If You Want to Get More Done, You Might Need to Hurry Up and Slow Down

a CD of an audiobook of Aesop's fable of The Tortoise and the Hare
Image by Jason Scott / CC BY

My anxiety has often functioned like a shot clock, especially in social situations. Instead of feeling like I had plenty of time to answer someone who asked me a question, I would instead feel pressure to react immediately.

And every millisecond that elapsed before I was able to respond pained me greatly. It was a bit like playing one of those electronic trivia games that discount your score the longer you take to lock in your answer. I could feel the other person’s respect for me draining away.

There was no time to think. I needed to answer. As soon as possible.

I took this attitude into other tasks, too. I routinely rushed through whatever I did, worried that I wouldn’t have enough time.

It didn’t matter that I was always the first one done with my duties at work, finding myself having to find other ways to kill the time if and when I ran out of things to do. I didn’t adjust my pace. I blazed ahead.

Learning That I Wasn’t Actually Taking Forever

It wasn’t until I was talking one day with one of the directors (my boss) about why they’d hired me that I realized I wasn’t actually taking forever.

“You were an amazing interview,” she said.

“Huh,” I said. “Really?” To my own recollection, I’d performed marginally. Hadn’t been 100% satisfied with the answers I’d given to her questions. And certainly not with the speed I’d given them. I’d definitely felt lulls and the panic that accompanied them.

“Yes,” she said. “You didn’t even have to think about the questions I asked you. You had answers instantly. And good ones. Like that.” She snapped her fingers.

I was stunned at the difference between what she was describing and what I’d been experiencing at the time. How I came off and how I felt inside.

We switched to talking about other, more pressing matters, but I found myself thinking about that conversation from time to time over the next several days, especially when I was talking to people and feeling my normal pressure to respond ASAP.

Slowing Down Didn’t Sabotage Anything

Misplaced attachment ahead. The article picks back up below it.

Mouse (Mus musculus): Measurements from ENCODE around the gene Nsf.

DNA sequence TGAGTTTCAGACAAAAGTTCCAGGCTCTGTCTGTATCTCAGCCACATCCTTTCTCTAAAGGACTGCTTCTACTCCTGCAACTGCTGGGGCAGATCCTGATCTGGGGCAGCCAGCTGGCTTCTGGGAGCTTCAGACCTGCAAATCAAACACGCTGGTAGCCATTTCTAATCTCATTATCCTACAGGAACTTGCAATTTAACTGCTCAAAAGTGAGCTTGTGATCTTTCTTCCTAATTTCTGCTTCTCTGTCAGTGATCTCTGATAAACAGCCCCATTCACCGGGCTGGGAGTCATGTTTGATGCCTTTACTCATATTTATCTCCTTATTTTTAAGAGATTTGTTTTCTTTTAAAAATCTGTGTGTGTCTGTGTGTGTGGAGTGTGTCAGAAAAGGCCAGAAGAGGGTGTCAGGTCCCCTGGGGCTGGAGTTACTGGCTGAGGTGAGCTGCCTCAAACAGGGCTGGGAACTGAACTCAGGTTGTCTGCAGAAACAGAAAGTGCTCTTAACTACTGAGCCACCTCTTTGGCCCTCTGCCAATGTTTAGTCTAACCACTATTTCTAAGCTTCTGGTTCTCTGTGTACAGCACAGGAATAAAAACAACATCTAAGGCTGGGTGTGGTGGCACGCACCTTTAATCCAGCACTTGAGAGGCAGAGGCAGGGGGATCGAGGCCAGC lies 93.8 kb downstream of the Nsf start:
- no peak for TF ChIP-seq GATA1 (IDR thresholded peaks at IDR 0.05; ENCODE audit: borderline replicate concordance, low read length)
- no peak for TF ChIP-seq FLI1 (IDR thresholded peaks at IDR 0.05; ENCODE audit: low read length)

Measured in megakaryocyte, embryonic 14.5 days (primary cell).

As I paid more attention, I started to realize that in spite of my anxiety that I was taking forever, I was actually quite quick to respond. And once I realized this, I began to experiment: What would happen if I took a breath or two before responding? What would happen if I let myself better absorb what had just been said to me before throwing in my take?

Shockingly, people didn’t become frustrated with me. Or give up. My professional life didn’t fall apart. Nothing at all like that.

Instead, if anything, it seemed to improve my interactions with people. My frenetic energy seemed to mellow a bit. The quality of my responses improved, with the sense of panic no longer distracting me from thinking straight. And the people I spoke with felt better listened to.

Instead of wasting time by taking just a few extra seconds here and there, I started collaborating more efficiently with others and at the end of the day not wasting time but saving time. And certainly saving myself stress.

This was stunning. Not at all what I expected.

I began to experiment with other things, other tasks, pacing myself. Giving myself a few seconds here and there to breathe. To think. To reflect.

Now, I was still very focused on the task and engaged with it. I wasn’t off taking a million breaks or scrolling through social media for hours on end, neglecting my responsibilities.

But I was approaching my workload without the usual sense of pressure and panic. And just letting myself work through it at a relaxed pace.

Again, the results surprised me. I was finishing up the work in about the same time frame as when I’d pressured myself and hurried — but the quality of the work was much better. And I also found it easier to start on a second project immediately, where in the past when I hurried, I would have needed a longer break between the two.

It Takes a Ton of Energy to Be Stressed

Like a lot of people, I’d made the assumption that gentle, relaxed people can’t get much of anything done. That to be productive it’s required that you feel pressured, rushed, stretched to your “full potential.”

I’d heard this and met other people who adhered to this principle countless times. It sounded right to me.

I hadn’t factored in an extremely important reality: It takes tremendous emotional energy to be stressed out. To hurry. To rush.

Was I moving faster? Sure. But I was also using a lot of energy to do so, energy I could be applying towards working out better solutions or building better interpersonal relationships.

I also realized that my tendency to procrastinate didn’t help. I was spending more energy dreading projects that I still had to do than I did actually doing them. Not because I was lazy, but because I spent a lot of time worrying that I wouldn’t execute them perfectly. Trying, and failing, to work out perfect solutions wholesale in my mind before I started.

It was a bit like I’d been trying to solve entire jigsaw puzzles without even touching them instead of sitting down and simply moving the first piece.

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Books by Page Turner:

A Geek’s Guide to Unicorn Ranching

Poly Land: My Brutally Honest Adventures in Polyamory 

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